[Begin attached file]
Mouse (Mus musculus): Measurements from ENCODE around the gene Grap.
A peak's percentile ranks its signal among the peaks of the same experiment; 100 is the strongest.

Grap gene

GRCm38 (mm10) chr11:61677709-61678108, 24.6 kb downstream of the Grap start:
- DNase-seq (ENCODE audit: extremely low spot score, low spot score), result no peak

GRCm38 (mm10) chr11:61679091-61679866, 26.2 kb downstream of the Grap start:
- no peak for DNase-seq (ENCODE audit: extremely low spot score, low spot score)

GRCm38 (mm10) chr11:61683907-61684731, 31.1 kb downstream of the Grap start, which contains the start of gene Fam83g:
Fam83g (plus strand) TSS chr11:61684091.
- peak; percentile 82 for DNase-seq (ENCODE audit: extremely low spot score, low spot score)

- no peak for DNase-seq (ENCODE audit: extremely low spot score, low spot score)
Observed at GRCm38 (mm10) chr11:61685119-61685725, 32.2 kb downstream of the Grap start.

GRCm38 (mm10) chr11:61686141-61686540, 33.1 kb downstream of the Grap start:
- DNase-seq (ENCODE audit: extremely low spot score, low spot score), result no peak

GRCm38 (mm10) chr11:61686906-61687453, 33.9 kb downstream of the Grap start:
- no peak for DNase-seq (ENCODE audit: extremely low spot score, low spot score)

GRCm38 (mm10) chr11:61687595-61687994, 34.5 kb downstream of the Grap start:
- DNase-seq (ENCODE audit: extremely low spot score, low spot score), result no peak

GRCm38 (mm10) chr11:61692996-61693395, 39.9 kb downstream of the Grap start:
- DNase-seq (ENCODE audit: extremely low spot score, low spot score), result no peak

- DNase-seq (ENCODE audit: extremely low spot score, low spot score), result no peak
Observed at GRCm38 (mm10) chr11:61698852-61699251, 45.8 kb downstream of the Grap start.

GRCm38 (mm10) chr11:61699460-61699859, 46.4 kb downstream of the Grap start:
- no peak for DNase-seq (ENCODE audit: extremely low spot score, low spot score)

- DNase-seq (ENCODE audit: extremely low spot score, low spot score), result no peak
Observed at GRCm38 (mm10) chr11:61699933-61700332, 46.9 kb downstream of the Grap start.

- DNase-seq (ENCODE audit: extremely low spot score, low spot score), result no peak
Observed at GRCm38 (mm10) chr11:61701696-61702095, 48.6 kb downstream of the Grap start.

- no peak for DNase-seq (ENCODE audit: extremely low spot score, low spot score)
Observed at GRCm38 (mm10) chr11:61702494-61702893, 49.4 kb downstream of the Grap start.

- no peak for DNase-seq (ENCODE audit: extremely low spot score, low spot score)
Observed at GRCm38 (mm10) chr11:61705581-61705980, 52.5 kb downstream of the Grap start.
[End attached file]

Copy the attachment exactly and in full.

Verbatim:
Mouse (Mus musculus): Measurements from ENCODE around the gene Grap.
A peak's percentile ranks its signal among the peaks of the same experiment; 100 is the strongest.

Grap gene

GRCm38 (mm10) chr11:61677709-61678108, 24.6 kb downstream of the Grap start:
- DNase-seq (ENCODE audit: extremely low spot score, low spot score), result no peak

GRCm38 (mm10) chr11:61679091-61679866, 26.2 kb downstream of the Grap start:
- no peak for DNase-seq (ENCODE audit: extremely low spot score, low spot score)

GRCm38 (mm10) chr11:61683907-61684731, 31.1 kb downstream of the Grap start, which contains the start of gene Fam83g:
Fam83g (plus strand) TSS chr11:61684091.
- peak; percentile 82 for DNase-seq (ENCODE audit: extremely low spot score, low spot score)

- no peak for DNase-seq (ENCODE audit: extremely low spot score, low spot score)
Observed at GRCm38 (mm10) chr11:61685119-61685725, 32.2 kb downstream of the Grap start.

GRCm38 (mm10) chr11:61686141-61686540, 33.1 kb downstream of the Grap start:
- DNase-seq (ENCODE audit: extremely low spot score, low spot score), result no peak

GRCm38 (mm10) chr11:61686906-61687453, 33.9 kb downstream of the Grap start:
- no peak for DNase-seq (ENCODE audit: extremely low spot score, low spot score)

GRCm38 (mm10) chr11:61687595-61687994, 34.5 kb downstream of the Grap start:
- DNase-seq (ENCODE audit: extremely low spot score, low spot score), result no peak

GRCm38 (mm10) chr11:61692996-61693395, 39.9 kb downstream of the Grap start:
- DNase-seq (ENCODE audit: extremely low spot score, low spot score), result no peak

- DNase-seq (ENCODE audit: extremely low spot score, low spot score), result no peak
Observed at GRCm38 (mm10) chr11:61698852-61699251, 45.8 kb downstream of the Grap start.

GRCm38 (mm10) chr11:61699460-61699859, 46.4 kb downstream of the Grap start:
- no peak for DNase-seq (ENCODE audit: extremely low spot score, low spot score)

- DNase-seq (ENCODE audit: extremely low spot score, low spot score), result no peak
Observed at GRCm38 (mm10) chr11:61699933-61700332, 46.9 kb downstream of the Grap start.

- DNase-seq (ENCODE audit: extremely low spot score, low spot score), result no peak
Observed at GRCm38 (mm10) chr11:61701696-61702095, 48.6 kb downstream of the Grap start.

- no peak for DNase-seq (ENCODE audit: extremely low spot score, low spot score)
Observed at GRCm38 (mm10) chr11:61702494-61702893, 49.4 kb downstream of the Grap start.

- no peak for DNase-seq (ENCODE audit: extremely low spot score, low spot score)
Observed at GRCm38 (mm10) chr11:61705581-61705980, 52.5 kb downstream of the Grap start.